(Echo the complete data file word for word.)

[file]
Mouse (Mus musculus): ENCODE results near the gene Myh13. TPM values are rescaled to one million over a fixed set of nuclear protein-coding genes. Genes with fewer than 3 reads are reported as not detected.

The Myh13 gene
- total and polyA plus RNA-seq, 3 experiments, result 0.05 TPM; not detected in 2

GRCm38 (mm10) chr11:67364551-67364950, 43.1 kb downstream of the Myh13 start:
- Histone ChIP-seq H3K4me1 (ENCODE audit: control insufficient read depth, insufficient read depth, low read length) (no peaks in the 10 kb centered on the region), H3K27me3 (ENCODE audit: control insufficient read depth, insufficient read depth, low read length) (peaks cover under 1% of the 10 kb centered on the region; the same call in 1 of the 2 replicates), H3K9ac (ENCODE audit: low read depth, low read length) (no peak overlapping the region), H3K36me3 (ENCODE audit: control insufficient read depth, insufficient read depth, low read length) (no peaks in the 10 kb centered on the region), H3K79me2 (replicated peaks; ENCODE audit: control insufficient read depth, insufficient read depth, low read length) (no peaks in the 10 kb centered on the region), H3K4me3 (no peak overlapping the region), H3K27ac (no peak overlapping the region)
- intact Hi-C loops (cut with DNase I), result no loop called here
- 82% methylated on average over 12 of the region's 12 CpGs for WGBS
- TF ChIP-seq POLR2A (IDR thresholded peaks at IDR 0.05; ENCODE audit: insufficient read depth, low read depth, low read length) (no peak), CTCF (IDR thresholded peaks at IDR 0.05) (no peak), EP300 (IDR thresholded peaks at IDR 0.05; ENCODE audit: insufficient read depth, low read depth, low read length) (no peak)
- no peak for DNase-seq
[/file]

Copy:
Mouse (Mus musculus): ENCODE results near the gene Myh13. TPM values are rescaled to one million over a fixed set of nuclear protein-coding genes. Genes with fewer than 3 reads are reported as not detected.

The Myh13 gene
- total and polyA plus RNA-seq, 3 experiments, result 0.05 TPM; not detected in 2

GRCm38 (mm10) chr11:67364551-67364950, 43.1 kb downstream of the Myh13 start:
- Histone ChIP-seq H3K4me1 (ENCODE audit: control insufficient read depth, insufficient read depth, low read length) (no peaks in the 10 kb centered on the region), H3K27me3 (ENCODE audit: control insufficient read depth, insufficient read depth, low read length) (peaks cover under 1% of the 10 kb centered on the region; the same call in 1 of the 2 replicates), H3K9ac (ENCODE audit: low read depth, low read length) (no peak overlapping the region), H3K36me3 (ENCODE audit: control insufficient read depth, insufficient read depth, low read length) (no peaks in the 10 kb centered on the region), H3K79me2 (replicated peaks; ENCODE audit: control insufficient read depth, insufficient read depth, low read length) (no peaks in the 10 kb centered on the region), H3K4me3 (no peak overlapping the region), H3K27ac (no peak overlapping the region)
- intact Hi-C loops (cut with DNase I), result no loop called here
- 82% methylated on average over 12 of the region's 12 CpGs for WGBS
- TF ChIP-seq POLR2A (IDR thresholded peaks at IDR 0.05; ENCODE audit: insufficient read depth, low read depth, low read length) (no peak), CTCF (IDR thresholded peaks at IDR 0.05) (no peak), EP300 (IDR thresholded peaks at IDR 0.05; ENCODE audit: insufficient read depth, low read depth, low read length) (no peak)
- no peak for DNase-seq